GDS = GDP - total consumption = gross investment + exports of goods and nonfactor services - imports of goods and nonfactor services.

Current budgetary revenue less current budgetary expenditure net of factor income from abroad.

GNS = GDS + net factor income from abroad + net unrequited transfers.

External current account, including grants.

Table 3.Mozambique: Availability and Uses of Resources, 1999-2004
19992000200120022003 Prel.2004 Prel.
(In percent of GDP)
1. GDP at market prices100.0100.0100.0100.0100.0100.0
2. Resource gap 1/23.422.618.319.416.89.3
3. Domestic demand (current sources = current uses) 2/123.4122.6118.3119.4116.8109.3
4. Total consumption86.789.092.489.590.989.2
Public consumption9.510.110.09.710.310.1
Private consumption77.278.982.479.980.679.1
5. Total domestic savings36.733.525.929.825.920.1
Public savings10.47.211.78.27.55.3
Private savings26.226.314.221.618.414.8
6. Foreign savings 3/-17.5-12.9-11.6-13.3-9.2-5.8
7. Total domestic investment36.733.525.929.825.920.1
Public investment11.610.415.412.511.79.1
Private investment25.123.210.517.314.210.9
Sources: Tables 1 and 2.

Imports of goods and nonfactor services minus exports of goods and nonfactor services.

(3) = (1) + (2) = (4) + (5).

External current account, including grants..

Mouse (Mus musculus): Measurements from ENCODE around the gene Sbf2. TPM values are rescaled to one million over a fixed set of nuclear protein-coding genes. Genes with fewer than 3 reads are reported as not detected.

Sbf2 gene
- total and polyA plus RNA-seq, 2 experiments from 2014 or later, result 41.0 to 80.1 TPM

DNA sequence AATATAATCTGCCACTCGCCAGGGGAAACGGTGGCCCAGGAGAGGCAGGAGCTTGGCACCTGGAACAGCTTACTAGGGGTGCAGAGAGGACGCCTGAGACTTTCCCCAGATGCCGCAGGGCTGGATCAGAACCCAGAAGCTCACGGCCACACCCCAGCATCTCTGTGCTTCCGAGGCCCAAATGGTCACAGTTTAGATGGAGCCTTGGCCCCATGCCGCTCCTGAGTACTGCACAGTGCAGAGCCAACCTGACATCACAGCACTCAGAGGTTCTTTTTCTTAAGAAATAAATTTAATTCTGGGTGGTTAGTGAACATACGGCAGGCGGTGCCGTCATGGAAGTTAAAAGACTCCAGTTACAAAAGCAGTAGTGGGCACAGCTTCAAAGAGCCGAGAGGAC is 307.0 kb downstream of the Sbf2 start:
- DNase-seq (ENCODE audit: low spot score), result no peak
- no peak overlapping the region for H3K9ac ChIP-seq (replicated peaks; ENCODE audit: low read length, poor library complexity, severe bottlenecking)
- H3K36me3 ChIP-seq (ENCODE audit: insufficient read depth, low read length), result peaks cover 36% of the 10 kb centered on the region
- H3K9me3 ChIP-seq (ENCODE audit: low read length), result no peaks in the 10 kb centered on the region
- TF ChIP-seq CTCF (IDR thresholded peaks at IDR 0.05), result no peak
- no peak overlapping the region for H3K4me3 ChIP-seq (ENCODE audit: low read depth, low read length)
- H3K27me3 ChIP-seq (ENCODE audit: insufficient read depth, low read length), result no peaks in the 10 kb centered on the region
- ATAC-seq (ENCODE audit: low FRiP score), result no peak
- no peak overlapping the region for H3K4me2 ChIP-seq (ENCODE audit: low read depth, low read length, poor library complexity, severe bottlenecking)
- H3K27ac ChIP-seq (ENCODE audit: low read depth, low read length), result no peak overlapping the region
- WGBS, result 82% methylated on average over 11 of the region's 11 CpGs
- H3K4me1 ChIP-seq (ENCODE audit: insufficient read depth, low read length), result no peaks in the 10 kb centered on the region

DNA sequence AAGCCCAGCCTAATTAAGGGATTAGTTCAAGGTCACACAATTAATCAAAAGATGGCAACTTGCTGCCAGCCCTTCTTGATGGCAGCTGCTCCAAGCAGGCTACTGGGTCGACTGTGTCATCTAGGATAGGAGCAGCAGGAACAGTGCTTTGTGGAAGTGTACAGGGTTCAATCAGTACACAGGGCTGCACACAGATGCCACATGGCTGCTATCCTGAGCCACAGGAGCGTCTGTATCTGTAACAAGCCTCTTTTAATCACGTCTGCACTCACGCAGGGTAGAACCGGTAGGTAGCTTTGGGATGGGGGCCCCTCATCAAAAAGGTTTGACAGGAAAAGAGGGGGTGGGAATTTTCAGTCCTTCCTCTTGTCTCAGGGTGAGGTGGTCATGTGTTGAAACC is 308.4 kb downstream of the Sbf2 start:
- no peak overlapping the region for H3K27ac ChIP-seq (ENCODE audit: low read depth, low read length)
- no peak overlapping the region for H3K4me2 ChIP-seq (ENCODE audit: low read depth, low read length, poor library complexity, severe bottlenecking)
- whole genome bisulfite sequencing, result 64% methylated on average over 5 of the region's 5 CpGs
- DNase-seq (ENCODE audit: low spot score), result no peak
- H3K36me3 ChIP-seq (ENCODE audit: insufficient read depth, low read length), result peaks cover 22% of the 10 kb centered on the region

Sources: Tables 1 and 2.

Imports of goods and nonfactor services minus exports of goods and nonfactor services.

(3) = (1) + (2) = (4) + (5).

External current account, including grants..

Table 4.Mozambique: Composition of GDP, 1999-2004
19992000200120022003 Prel. Act.2004 Est.
(In billions of meticais)
Agriculture13,23112,32215,46320,12022,23532,106
Fishing1,3101,3821,4491,4871,6312,849
Industry11,53413,99419,40223,29731,54637,574
Mining731822162823042,535
Manufacturing5,9936,98710,43811,66713,37019,274
Electricity and water1,4471,7392,4783,6464,4402,589
Construction4,0215,0876,2707,70213,43213,176
Services25,42430,34440,71152,54459,25064,629
Commerce10,99711,99416,77123,23524,96127,523
Repair services4045007508568891,686
Restaurants and hotels6267461,0741,2191,4681,306
Transport and communication4,9246,0878,30210,99313,94313,189
Financial services1,0452,3252,8413,7033,6683,760
Real estate rentals1,1461,1291,1641,1861,4092,301
Corporate services4144144144144141,542
Government services3,5844,3235,6136,8388,3955,638
Other services2,2842,8263,7824,1014,1037,684
Import rights and services of financial intermediation414313-480-564-852266
GDP51,91358,35576,54596,883113,811137,425
(In percent of GDP)
Agriculture25.521.120.220.819.523.4
Fishing2.52.41.91.51.42.1
Industry22.224.025.324.027.727.3
Mining0.10.30.30.30.31.8
Manufacturing11.512.013.612.011.714.0
Electricity and water2.83.03.23.83.91.9
Construction7.78.78.27.911.89.6
Services49.052.053.254.252.147.0
Commerce21.220.621.924.021.920.0
Repair services0.80.91.00.90.81.2
Restaurants and hotels1.21.31.41.31.31.0
Transport and communication9.510.410.811.312.39.6
Financial services2.04.03.73.83.22.7
Real estate rentals2.21.91.51.21.21.7
Corporate services0.80.70.50.40.41.1
Government services6.97.47.37.17.44.1
Other services4.44.84.94.23.65.6
Import rights and services of financial intermediation0.80.5-0.6-0.6-0.70.2
GDP100.0100.0100.0100.0100.0100.0
(Annual percentage change)
Real rates of change 2/
Agriculture6.5-10.813.08.57.27.1